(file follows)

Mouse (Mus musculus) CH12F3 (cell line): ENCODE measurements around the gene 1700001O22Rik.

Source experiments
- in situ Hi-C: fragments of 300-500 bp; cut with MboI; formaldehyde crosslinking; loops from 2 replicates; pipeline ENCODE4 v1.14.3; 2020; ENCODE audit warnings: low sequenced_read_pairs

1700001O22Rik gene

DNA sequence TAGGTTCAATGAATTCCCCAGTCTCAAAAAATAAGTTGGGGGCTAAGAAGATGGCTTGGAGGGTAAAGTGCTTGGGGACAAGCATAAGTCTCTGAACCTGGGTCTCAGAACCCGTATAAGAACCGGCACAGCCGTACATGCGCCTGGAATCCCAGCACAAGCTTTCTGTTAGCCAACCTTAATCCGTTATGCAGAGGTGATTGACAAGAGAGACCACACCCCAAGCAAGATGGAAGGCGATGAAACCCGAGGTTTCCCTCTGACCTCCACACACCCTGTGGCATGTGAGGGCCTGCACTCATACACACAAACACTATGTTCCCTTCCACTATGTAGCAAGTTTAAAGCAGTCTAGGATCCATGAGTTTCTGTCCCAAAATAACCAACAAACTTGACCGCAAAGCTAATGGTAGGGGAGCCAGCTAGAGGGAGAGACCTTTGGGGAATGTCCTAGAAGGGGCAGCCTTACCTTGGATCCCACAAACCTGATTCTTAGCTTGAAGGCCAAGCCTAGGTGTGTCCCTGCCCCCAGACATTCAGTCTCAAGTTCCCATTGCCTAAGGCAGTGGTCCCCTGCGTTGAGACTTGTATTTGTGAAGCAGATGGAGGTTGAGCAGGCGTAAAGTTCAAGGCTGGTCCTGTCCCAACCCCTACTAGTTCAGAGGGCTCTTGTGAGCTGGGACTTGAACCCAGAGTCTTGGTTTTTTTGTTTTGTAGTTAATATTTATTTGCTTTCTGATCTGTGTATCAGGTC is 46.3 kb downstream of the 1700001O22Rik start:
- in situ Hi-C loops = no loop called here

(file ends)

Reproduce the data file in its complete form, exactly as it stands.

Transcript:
Mouse (Mus musculus) CH12F3 (cell line): ENCODE measurements around the gene 1700001O22Rik.

Source experiments
- in situ Hi-C: fragments of 300-500 bp; cut with MboI; formaldehyde crosslinking; loops from 2 replicates; pipeline ENCODE4 v1.14.3; 2020; ENCODE audit warnings: low sequenced_read_pairs

1700001O22Rik gene

DNA sequence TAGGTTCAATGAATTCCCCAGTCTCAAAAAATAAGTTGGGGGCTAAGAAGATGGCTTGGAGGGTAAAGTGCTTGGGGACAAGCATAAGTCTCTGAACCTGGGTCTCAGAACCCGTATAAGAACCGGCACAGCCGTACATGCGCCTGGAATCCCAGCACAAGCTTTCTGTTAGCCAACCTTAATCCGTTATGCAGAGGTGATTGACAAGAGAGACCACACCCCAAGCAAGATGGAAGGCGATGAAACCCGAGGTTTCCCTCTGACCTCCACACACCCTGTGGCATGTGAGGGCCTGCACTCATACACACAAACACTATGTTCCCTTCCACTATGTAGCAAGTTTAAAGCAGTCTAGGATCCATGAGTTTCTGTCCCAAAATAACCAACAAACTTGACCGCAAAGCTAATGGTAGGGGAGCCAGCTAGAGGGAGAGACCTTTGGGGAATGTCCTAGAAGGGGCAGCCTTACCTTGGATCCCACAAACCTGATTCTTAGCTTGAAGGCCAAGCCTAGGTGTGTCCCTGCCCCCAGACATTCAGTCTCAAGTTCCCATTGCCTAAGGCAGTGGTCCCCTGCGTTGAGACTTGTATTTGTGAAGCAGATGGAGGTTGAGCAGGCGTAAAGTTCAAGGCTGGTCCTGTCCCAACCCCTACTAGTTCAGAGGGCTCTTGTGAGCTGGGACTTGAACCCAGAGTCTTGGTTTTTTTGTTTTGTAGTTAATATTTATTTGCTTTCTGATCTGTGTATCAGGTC is 46.3 kb downstream of the 1700001O22Rik start:
- in situ Hi-C loops = no loop called here